Thomas Rodney And Another Pryor in The Kentucky Wilderness

Point Pleasant BattleThis is not another Lewis and Clark story… for the most part. The Lewis-Clark.org site has an article titled “A Curious Piece of Workmanship” (see the article). It should perhaps be titled “A Curious Piece of History.” The website reports the meeting of Meriwether Lewis, as he set off on the great expedition to the Pacific, and Thomas Rodney who was on his way to Natchez, MS and his own place in history.

Thomas Rodney on DE 25 cent coin

The Delaware 25 cent-piece depicts Caesar Rodney, brother of Thomas Rodney

 

I first read about Thomas Rodney when I was looking for Abner Pryor, however I stumbled upon Abraham Pryor from Delaware who received a letter from Thomas Rodney giving the account of a vision he had before the Battle of Trenton during the Revolutionary War (see the letter).  I can’t help thinking of “Ancient Aliens” and their recount of George Washington’s visions at Valley Forge as encounters with creatures from outer space. Yes, it’s pretty a far-fetched idea.

I like working with the research desk at my local library. They found that Rodney kept a diary were able to find a copy of the book: “A Journey through the West: Thomas Rodney’s 1803 Journal from Delaware to the Mississippi Territory.” I wanted to  read about Mr. Rodney’s curious meeting with Mr. Lewis, then I found he mentioned some meetings with a Mr. Pryor and possibly a second Mr. Pryor.

OHIO: CINCINNATI TO LOUISVILLE: … As we akord (anchored) in the evening near to a settlement I went on shore while the rest were cooking.  A Mr. Pryor and his wife from near Richmond, Virginia, and their nine children, 4 girls and five boys lived there; and there was a nephew to D. Boon and his wife there and several others who had come to see them.  Pryor told me he had lived there five years, that it is 25 miles below Kentucky river and 35 above Louisville, and that there are but few settlements till we git within ten miles of Louisville…

There’s may be a clue to the ID of this Pryor family — it sounds like Samuel Pryor and Mary “Polly” Curd who settled in Henry County, KY.  I think another clue is in “THE OLD MEN OF CLAY COUNTY, Liberty Weekly Tribune; Date: 1870 Sep 02. We request every citizen in Clay county, over sixty years of age, to send us his name, age, place and date of birth, disfranchised or not, and any prominent circumstances connected with his life.” (http://files.usgwarchives.net/mo/clay/newspapers/theoldme55gnw.txt)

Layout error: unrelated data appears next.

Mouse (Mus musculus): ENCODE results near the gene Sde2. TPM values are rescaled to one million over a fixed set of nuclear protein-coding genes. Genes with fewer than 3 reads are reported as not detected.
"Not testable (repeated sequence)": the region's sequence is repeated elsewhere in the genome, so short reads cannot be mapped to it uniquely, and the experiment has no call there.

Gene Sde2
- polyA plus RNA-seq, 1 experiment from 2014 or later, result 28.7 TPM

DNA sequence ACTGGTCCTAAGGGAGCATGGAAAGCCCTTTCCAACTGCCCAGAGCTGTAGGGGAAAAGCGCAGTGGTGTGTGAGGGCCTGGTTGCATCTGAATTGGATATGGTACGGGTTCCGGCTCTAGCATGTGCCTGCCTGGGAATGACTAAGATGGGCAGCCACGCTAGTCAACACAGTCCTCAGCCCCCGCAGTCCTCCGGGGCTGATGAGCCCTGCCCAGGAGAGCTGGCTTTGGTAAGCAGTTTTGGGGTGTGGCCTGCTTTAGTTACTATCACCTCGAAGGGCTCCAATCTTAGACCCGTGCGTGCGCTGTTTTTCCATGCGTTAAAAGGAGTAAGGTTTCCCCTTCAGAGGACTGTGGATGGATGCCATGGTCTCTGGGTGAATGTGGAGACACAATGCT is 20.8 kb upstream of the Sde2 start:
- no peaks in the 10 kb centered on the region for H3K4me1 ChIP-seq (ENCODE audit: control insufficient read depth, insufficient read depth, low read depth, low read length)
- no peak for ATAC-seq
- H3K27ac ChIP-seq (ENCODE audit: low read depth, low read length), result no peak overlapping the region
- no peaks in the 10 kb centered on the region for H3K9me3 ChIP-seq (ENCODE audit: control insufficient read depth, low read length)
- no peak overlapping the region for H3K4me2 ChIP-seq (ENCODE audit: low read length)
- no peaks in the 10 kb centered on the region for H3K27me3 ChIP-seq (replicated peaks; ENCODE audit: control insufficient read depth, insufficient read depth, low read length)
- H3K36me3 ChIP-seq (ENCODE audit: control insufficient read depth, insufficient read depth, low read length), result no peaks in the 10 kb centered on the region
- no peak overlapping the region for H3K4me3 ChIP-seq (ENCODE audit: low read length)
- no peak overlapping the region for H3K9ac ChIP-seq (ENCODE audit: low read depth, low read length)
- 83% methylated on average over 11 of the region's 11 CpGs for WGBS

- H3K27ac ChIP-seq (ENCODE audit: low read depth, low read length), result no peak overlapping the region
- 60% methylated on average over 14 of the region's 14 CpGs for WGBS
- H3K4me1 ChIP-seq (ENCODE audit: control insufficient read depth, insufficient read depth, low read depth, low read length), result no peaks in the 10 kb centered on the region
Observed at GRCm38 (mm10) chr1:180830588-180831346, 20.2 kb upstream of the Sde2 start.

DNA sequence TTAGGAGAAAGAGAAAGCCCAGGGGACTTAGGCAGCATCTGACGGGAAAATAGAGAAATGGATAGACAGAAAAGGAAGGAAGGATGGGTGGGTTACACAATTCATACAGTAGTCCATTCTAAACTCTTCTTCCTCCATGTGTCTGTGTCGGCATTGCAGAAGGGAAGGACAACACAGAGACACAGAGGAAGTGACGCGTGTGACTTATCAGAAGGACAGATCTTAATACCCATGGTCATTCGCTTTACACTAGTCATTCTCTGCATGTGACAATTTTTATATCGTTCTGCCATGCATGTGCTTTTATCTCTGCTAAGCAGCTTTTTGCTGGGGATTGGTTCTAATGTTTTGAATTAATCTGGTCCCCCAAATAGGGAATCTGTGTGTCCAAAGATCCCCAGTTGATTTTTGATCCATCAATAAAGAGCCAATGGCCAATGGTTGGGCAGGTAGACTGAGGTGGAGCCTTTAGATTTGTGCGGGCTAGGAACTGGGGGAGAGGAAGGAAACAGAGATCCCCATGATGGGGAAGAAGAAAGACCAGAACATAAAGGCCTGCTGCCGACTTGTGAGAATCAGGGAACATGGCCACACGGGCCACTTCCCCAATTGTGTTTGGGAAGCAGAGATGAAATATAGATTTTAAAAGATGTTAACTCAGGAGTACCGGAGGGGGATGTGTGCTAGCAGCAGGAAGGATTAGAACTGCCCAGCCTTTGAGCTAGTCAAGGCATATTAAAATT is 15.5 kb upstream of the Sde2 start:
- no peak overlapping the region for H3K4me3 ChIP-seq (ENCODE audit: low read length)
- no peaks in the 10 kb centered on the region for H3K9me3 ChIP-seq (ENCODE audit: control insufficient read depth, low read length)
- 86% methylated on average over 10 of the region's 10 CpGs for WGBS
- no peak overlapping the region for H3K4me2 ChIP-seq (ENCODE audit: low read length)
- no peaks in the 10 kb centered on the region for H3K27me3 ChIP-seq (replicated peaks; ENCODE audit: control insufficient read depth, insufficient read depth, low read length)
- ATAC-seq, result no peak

I was born in Henry county, Kentucky, on the 20th day of February, 1804. My father was a native of Goochland county, Va., and emigrated to Kentucky in 1790. My maternal uncle – John Curd, now, if living, in Logan county, KY., – was a soldier in the Continental army and was wounded. My father died when I was so young that I was unable to retain in memory any facts connected with the Revolution. I came to Clay county, Mo., in 1835, and have lived here ever since. I have always been a Democrat. I am a voter. GEORGE M. PRYOR.

It could also be John A. Pryor, Samuel’s step brother. He was in the same area of northern KY with 5 boys and 4 girls, however his children were older and were not likely “boys” or “girls” and some were married before 1803.

There’s another Pryor who shows up in Rodney’s journal in 1803. He refers to him as “A” Mr. Pryor which sounds like he was a different Pryor than the family from VA. Remember, Point Pleasant is on the Ohio side of the river.

This is a noble river in appearance. We saw the Major and Shields on shore at Point Pleasant and the Major requested me to come on shore; and I ordered Buckhanan to throw out the ankor and I went on shore on the point. The Major has several human bones in his hand. A Mr. Pryor was with him and informed us there was 40 ft. water in the Canhawah and a 70 gun ship would go 50 miles up and a boat of 5 turns about a hundred; but beyond that there was so many rocks and falls there was no navigating it.

An interesting side note is that Thomas Rodney also spent his last years in Natchez, as a judge. And how’s this for a little plot twist– in January 1807 Aaron Burr (read post) was brought before Judge Thomas Rodney before he was returned to the east for stand trial for treason (see BelcherFoundation.org).